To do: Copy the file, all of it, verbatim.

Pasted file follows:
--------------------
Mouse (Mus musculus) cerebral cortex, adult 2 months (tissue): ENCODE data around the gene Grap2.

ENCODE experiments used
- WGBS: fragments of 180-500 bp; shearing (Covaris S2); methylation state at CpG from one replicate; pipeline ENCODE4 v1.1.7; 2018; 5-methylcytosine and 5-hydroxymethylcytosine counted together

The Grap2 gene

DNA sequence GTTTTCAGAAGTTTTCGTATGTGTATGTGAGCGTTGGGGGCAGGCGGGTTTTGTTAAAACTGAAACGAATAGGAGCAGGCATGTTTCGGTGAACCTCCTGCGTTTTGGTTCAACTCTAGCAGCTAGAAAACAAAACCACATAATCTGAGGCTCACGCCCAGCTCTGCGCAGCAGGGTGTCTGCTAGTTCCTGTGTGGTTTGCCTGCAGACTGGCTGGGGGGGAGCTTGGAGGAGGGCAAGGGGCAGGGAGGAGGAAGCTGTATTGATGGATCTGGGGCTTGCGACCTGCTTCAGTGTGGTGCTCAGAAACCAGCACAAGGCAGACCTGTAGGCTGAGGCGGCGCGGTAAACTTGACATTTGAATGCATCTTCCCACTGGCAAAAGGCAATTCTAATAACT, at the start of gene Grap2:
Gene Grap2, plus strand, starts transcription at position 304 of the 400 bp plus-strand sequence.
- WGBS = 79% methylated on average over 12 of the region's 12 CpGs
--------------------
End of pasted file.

Mouse (Mus musculus) cerebral cortex, adult 2 months (tissue): ENCODE data around the gene Grap2.

ENCODE experiments used
- WGBS: fragments of 180-500 bp; shearing (Covaris S2); methylation state at CpG from one replicate; pipeline ENCODE4 v1.1.7; 2018; 5-methylcytosine and 5-hydroxymethylcytosine counted together

The Grap2 gene

DNA sequence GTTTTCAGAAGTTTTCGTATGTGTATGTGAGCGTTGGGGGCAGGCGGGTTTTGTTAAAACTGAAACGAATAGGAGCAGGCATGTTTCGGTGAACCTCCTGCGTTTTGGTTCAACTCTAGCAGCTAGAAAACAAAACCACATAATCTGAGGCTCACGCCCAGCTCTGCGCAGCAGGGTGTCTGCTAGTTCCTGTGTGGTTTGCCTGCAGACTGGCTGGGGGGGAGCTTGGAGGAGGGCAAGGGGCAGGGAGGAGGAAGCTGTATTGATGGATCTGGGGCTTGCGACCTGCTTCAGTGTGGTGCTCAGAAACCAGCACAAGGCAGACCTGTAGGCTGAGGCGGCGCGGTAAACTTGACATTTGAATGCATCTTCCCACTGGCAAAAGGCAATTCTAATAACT, at the start of gene Grap2:
Gene Grap2, plus strand, starts transcription at position 304 of the 400 bp plus-strand sequence.
- WGBS = 79% methylated on average over 12 of the region's 12 CpGs